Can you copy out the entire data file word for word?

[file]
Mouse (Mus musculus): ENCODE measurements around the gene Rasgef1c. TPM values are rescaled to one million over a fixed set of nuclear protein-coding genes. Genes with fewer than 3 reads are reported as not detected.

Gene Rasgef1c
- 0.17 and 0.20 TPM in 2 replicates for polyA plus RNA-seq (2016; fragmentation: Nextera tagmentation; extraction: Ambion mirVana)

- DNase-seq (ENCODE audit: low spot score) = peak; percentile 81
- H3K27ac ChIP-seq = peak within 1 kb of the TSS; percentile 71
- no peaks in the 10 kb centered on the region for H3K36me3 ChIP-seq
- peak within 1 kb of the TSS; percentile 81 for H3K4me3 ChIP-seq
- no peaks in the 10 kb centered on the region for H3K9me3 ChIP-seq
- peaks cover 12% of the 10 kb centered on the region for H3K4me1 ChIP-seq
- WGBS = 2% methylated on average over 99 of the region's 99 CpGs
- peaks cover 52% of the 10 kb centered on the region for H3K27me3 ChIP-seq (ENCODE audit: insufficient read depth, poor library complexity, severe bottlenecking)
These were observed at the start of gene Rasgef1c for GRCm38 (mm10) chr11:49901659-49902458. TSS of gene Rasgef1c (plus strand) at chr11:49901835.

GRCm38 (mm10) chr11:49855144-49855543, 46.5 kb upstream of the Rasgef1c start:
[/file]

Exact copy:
Mouse (Mus musculus): ENCODE measurements around the gene Rasgef1c. TPM values are rescaled to one million over a fixed set of nuclear protein-coding genes. Genes with fewer than 3 reads are reported as not detected.

Gene Rasgef1c
- 0.17 and 0.20 TPM in 2 replicates for polyA plus RNA-seq (2016; fragmentation: Nextera tagmentation; extraction: Ambion mirVana)

- DNase-seq (ENCODE audit: low spot score) = peak; percentile 81
- H3K27ac ChIP-seq = peak within 1 kb of the TSS; percentile 71
- no peaks in the 10 kb centered on the region for H3K36me3 ChIP-seq
- peak within 1 kb of the TSS; percentile 81 for H3K4me3 ChIP-seq
- no peaks in the 10 kb centered on the region for H3K9me3 ChIP-seq
- peaks cover 12% of the 10 kb centered on the region for H3K4me1 ChIP-seq
- WGBS = 2% methylated on average over 99 of the region's 99 CpGs
- peaks cover 52% of the 10 kb centered on the region for H3K27me3 ChIP-seq (ENCODE audit: insufficient read depth, poor library complexity, severe bottlenecking)
These were observed at the start of gene Rasgef1c for GRCm38 (mm10) chr11:49901659-49902458. TSS of gene Rasgef1c (plus strand) at chr11:49901835.

GRCm38 (mm10) chr11:49855144-49855543, 46.5 kb upstream of the Rasgef1c start: